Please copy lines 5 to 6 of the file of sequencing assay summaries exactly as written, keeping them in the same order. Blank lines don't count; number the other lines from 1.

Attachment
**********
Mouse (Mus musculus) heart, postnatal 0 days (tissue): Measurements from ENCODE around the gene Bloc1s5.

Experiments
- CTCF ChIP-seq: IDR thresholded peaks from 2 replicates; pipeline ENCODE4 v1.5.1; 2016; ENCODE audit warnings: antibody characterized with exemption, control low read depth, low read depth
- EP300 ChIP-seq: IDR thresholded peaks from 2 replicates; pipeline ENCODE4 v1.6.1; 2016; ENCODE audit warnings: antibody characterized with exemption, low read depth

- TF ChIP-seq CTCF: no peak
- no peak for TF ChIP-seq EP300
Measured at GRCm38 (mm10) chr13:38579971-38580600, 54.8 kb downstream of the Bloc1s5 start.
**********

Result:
- TF ChIP-seq CTCF: no peak
- no peak for TF ChIP-seq EP300